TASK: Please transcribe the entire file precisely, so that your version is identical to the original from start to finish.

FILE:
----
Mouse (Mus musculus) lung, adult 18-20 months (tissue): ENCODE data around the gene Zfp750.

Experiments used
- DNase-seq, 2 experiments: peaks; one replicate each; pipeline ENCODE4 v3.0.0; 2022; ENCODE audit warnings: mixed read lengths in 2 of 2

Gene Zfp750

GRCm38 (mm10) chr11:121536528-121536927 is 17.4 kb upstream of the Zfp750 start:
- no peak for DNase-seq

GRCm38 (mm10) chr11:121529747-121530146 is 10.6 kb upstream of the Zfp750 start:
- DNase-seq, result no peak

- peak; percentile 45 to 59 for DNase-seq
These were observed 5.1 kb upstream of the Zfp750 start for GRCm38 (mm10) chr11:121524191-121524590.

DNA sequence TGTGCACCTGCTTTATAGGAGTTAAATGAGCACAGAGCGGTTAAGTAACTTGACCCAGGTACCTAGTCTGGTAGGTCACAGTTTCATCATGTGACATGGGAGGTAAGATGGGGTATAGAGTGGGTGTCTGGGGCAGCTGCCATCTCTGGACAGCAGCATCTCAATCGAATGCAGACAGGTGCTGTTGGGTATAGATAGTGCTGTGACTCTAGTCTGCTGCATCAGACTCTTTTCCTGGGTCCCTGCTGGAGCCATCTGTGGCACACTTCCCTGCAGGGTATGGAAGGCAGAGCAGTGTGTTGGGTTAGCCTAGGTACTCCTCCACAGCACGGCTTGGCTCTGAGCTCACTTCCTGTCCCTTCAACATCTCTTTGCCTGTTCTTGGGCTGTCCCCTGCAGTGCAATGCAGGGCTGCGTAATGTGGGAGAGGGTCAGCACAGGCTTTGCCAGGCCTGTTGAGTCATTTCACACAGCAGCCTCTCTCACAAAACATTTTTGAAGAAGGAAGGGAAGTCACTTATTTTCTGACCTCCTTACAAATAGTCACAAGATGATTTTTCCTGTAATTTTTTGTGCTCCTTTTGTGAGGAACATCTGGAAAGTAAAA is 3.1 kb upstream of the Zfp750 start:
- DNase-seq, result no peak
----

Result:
Mouse (Mus musculus) lung, adult 18-20 months (tissue): ENCODE data around the gene Zfp750.

Experiments used
- DNase-seq, 2 experiments: peaks; one replicate each; pipeline ENCODE4 v3.0.0; 2022; ENCODE audit warnings: mixed read lengths in 2 of 2

Gene Zfp750

GRCm38 (mm10) chr11:121536528-121536927 is 17.4 kb upstream of the Zfp750 start:
- no peak for DNase-seq

GRCm38 (mm10) chr11:121529747-121530146 is 10.6 kb upstream of the Zfp750 start:
- DNase-seq, result no peak

- peak; percentile 45 to 59 for DNase-seq
These were observed 5.1 kb upstream of the Zfp750 start for GRCm38 (mm10) chr11:121524191-121524590.

DNA sequence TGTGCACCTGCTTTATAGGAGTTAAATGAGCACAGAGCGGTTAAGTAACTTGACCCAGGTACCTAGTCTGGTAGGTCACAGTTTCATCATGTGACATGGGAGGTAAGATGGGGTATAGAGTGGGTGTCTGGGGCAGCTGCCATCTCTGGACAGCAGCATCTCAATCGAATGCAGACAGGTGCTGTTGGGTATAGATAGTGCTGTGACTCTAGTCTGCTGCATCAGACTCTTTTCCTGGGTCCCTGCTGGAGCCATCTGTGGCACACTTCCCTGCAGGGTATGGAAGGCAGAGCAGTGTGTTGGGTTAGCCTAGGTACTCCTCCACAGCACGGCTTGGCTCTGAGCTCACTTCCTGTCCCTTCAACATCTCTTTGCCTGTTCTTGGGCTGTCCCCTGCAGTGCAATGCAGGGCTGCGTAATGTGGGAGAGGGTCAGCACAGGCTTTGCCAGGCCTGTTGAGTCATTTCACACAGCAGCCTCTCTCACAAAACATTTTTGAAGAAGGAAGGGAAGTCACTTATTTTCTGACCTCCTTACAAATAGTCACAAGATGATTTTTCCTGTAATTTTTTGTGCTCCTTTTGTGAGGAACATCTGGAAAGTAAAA is 3.1 kb upstream of the Zfp750 start:
- DNase-seq, result no peak